an autodidact meets a dilettante…

‘Rise above yourself and grasp the world’ Archimedes – attribution

Posts Tagged ‘downtown

downtown, uptown, upstate, downstate, qu-est-ce que c’est?

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photo taken in uptown Port Pirie, South Australia

A spot of holiday writing. The other day I was stopped in Adelaide by a foreign fellow with kids in tow, who asked ‘excuse me can you tell please where is downtown from here?’ I was momentarily discombobulated, but after translating the question, answered, ‘ahh, the city centre is thataway’, pointing towards Rundle Mall.

The point is, ‘downtown’ and its derivatives have never been a part of my vocab, because I’ve never really understood the terms, though as a kid I sang along to ‘Downtown’, a 1964 number one hit sung by Petula Clark and written by Tony Hatch. Both Clark and Hatch are English, which is interesting as I’ve long considered ‘downtown’ etc to be Americanisms. Another popular reference of course is Billy Joel’s ‘Uptown Girl’. But is there a downtown and uptown in, say, Adelaide? And if there are uptown girls (or boys) are there also downtown peoples? The terms carry no coherent meaning for me, which is why I don’t use them. I think in terms of inner city and, maybe, outer city, and certainly inner suburbs and outer suburbs. So I think in circles rather than ups and downs.

A few months ago, after listening to an American commentator talking about ‘upstate New York’, I had another head-scratching moment, powerful enough to send me to Dr Google for enlightenment. I mean, why does nobody mention downstate New York? And isn’t New York a city? I’ve always been a little confused by US geography, but now I realise that New York is a state and that New York City is down the bottom. Upstate New York represents virtually the whole of the state apart from NYC.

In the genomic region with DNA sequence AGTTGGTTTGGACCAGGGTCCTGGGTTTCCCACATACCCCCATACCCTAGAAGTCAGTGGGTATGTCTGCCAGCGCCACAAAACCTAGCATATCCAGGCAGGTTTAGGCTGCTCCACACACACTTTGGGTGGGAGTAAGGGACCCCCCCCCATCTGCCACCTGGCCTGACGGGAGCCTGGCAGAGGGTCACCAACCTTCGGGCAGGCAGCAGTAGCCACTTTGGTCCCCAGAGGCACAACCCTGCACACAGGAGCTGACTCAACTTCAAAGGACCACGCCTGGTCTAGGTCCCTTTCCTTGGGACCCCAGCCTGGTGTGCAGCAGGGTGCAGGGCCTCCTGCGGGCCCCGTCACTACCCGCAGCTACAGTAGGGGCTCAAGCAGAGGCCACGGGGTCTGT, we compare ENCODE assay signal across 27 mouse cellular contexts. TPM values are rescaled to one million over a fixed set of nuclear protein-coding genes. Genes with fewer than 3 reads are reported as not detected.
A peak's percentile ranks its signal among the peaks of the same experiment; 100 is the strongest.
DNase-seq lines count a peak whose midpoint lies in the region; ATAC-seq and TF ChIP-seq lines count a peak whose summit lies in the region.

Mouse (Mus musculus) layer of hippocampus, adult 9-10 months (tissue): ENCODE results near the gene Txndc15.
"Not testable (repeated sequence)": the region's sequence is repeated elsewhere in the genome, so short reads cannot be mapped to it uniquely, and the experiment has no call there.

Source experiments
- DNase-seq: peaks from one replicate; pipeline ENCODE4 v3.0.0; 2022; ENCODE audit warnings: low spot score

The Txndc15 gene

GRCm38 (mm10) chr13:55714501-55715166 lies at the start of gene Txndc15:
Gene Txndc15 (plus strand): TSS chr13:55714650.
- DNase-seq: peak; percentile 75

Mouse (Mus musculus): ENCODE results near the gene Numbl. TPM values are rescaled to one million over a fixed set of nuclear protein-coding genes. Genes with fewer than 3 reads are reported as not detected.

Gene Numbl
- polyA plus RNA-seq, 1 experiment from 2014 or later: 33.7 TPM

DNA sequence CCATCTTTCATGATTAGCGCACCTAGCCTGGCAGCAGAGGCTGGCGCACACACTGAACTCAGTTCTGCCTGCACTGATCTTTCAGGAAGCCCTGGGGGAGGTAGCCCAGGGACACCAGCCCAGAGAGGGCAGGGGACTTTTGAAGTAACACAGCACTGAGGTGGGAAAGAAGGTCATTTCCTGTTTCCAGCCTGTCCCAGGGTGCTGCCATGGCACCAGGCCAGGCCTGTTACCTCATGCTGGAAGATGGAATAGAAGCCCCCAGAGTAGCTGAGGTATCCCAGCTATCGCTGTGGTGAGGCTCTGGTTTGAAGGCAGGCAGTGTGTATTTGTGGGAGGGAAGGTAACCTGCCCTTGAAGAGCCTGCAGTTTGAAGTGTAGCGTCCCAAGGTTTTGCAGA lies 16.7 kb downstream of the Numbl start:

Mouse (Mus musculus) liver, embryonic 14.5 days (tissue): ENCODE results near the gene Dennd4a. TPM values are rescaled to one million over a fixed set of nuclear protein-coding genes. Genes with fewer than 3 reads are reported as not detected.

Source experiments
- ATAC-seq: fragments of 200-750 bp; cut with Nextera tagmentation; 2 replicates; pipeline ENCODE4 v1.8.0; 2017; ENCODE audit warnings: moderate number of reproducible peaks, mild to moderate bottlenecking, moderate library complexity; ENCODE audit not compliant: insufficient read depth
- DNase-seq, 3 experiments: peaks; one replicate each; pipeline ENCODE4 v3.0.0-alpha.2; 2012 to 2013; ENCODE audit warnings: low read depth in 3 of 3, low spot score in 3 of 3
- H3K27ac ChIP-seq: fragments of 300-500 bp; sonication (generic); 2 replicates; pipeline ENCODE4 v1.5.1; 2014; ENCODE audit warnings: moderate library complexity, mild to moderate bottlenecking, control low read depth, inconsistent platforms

A little research tells me I’m not the only one who’s confused. It seems that downtown and uptown regions vary in placement from city to city, though ‘downtown’ generally refers to the CBD and also the shopping precinct, though interestingly the “Downtown” song refers to the lights being much brighter there, and listening to the music, so I tended to imagine it as a nightclubbing spot. Uptown girls, at any rate, are supposed to be sophisticates with expensive tastes so that would suggest that ‘downtown girls’ are a little more – down to earth? But there’s no such term.

It’s argued by some that these terms are as ancient as cities themselves, and that they first meant the geographical peaks and valleys. The patricians of the city lived in the heights, both for safety, so that they could look out over the threatening mob, the hoi polloi, the canaille, the low-bornand of course to symbolise their Olympian status. And in a recent conversation I was referred to Nob Hill, a mansion-strewn suburb of San Francisco, with its double entendre of a different kind, reminding us that the very term ‘nob’ means someone in a socially high position.

Of course there are other ways of distinguishing parts of cities, which always have class elements. I’ve mentioned inner and outer. The more ‘inner’ you are, the closer you are to the ‘core’, the action, the power etc. In Adelaide, and far more so in Sydney, there is eastern and western (I’ve actually met Adelaide people who shudder at the thought of venturing into our western badlands). In London they have eastenders and westenders, though I can’t remember, if I ever knew, which are the goodies and which are the baddies (the west, though, has a general tendency to be wild). And nowadays the crooked or otherwise rich like to live in gated communities, which I suspect are mostly on the rises. So, with all these ups and downs, it seems we’re all still a little obsessed with status, though with some ambiguity, as we like to get down and get with it and we don’t like to be up ourselves too much. And which is better, to be stood up, or stood down? Ca dépend…

Written by stewart henderson

December 24, 2018 at 10:52 am

Posted in cities, class, history, language

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